Monday, 24 October 2016

Vikings: Season 1

Ragnar Lothbrok is a great Norse warrior. He has discovered a means of navigating across the open sea between Scandinavia and the rich western lands of England, but his chieftain, Earl Haraldson, is unimpressed and plans to raid east into the Baltic lands. Ragnar defies his chief to lead a raid in an English monastery named Lindisfarne. Returning home with gold and Christian monks taken as slaves, Ragnar is acclaimed a great hero...and an enemy and rival of Haraldson.

Vikings is a TV show about Vikings, doing Viking stuff like raiding, fighting, carousing and sailing. As far as TV shows go, Vikings does exactly what it says on the tin.

It's also made by the History Channel, which means that it strives to be historically more accurate than most shows about Vikings. It does feature the required amount of raiding, killing, blood-spurting, drunken partying and prayers to Thor and Odin, of course, but it also makes it clear that the Norsemen only raid during the summer and spend the rest of the year fishing, farming or engaging in other trades. The Viking code of law, which sees murder grievously punished and a robust (if primitive) form of jury trial in place, is given a nod and the more-or-less equal nature of women in Viking society as the keepers of the home and hearth, as well as occasionally joining raiding parties as shieldmaidens, is explored.

This first season is nine episodes long and unfolds with verve and vigour. Early episodes focus on Ragnar Lothbrook, played with wild-eyed charisma by Travis Fimmel (also recently seen in the lead role of the WarCraft movie) and his family, particularly his wife Lagertha, played with gravitas and barely-restrained fury by Katheryn Winnick. Clive Standen plays Rollo, Ragnar's older-but-less-capable brother who is deeply loyal to his family but also resentful of his brother's wits and jealous of his wife. Gustaf Skarsgard plays Floki, the builder of Ragnar's ship and the only person around capable of out-crazy-eyeing him. It is hinted in the series that Floki may be touched by the spirit of the trickster god Loki, as his crazy and unpredictable antics show. George Blagstan gives an interesting performance as Athelstan, the Christian monk enslaved by Ragnar but later becomes a friend and "our" viewpoint into the alien world of the Vikings. Rounding out the first season cast is the best-known face, Gabriel Byrne as the main villain, Haraldson.

Given that - Byrne aside - the entire cast is made up of newcomers and lesser-known faces, it's impressive that they all give incredibly convincing and passionate performances. In fact, given that it's from the same makers as the fun-but-cheesy-and-lightweight The Tudors, Vikings impresses all around for the weight and gravity with which it approaches the story. Character motivation is established early on and develops naturally, the Viking culture is portrayed with greater depth and complexity than almost any previous televised depiction and battle sequences (which the show does not shy away from) are visceral, bloody and convincing. The political machinations are fairly straightforward but nevertheless unfold with dire inevitability. Given the short run time, the series enjoys a strong variation in tone (from action to mystical religious stuff to good-hearted fellowship to romance to intrigue), location and character.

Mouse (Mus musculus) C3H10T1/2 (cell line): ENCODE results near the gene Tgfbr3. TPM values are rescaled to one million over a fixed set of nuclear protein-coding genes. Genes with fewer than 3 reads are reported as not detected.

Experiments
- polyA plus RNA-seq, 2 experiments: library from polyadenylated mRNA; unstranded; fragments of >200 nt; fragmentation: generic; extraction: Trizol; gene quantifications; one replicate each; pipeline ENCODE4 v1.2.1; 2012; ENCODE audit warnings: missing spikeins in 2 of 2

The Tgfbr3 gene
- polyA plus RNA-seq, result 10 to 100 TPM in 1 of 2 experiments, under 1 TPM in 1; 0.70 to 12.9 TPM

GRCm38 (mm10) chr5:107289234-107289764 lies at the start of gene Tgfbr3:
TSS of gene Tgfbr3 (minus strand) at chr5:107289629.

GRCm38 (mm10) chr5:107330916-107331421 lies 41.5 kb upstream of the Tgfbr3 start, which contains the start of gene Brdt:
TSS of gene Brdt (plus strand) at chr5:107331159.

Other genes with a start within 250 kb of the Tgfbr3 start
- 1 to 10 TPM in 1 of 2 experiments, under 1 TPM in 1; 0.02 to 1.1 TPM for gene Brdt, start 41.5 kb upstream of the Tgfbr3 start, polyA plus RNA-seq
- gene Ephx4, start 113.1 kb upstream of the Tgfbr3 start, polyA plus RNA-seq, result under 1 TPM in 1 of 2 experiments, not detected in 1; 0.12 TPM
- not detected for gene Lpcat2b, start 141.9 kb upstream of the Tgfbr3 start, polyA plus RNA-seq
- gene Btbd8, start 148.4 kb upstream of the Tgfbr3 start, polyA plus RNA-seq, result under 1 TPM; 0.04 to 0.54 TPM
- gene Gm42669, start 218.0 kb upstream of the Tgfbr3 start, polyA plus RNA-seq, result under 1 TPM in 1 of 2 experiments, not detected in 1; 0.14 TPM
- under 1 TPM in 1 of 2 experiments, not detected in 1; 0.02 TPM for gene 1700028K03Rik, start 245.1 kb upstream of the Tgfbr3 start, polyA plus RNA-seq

The show is reasonably historically accurate - to what we know of anyway - but some decisions are questionable. The idea that the Northumbrians don't know about the Vikings and have enjoyed a long period of peace so don't really know how to fight is somewhat questionable: the Anglo-Saxons weren't exactly shy about fighting and raiding one another and probably knew how to form a shield wall. The show's early episodes also establish a well-respected legal system which everyone is careful to obey, even Earl Haraldson, but later in the season he goes into full-on tyrant mode which is both disappointing from a character perspective and also conflicts with the earlier tone.

Overall, however, the first season of Vikings (****½) is enormous fun. It's well-written, well-acted all around, more subtle and nuanced than you'd expect and delivers tremendously good battle scenes. It's available now on DVD (UK, USA) and Blu-Ray (UK, USA).

1 comment:

Rich said...

Vikings is quality, gotta love us some Lagertha. And Floki. And Ragnar.

There's a typo in the name of the actor who plays Lagetha: it's Katheryn Winnick.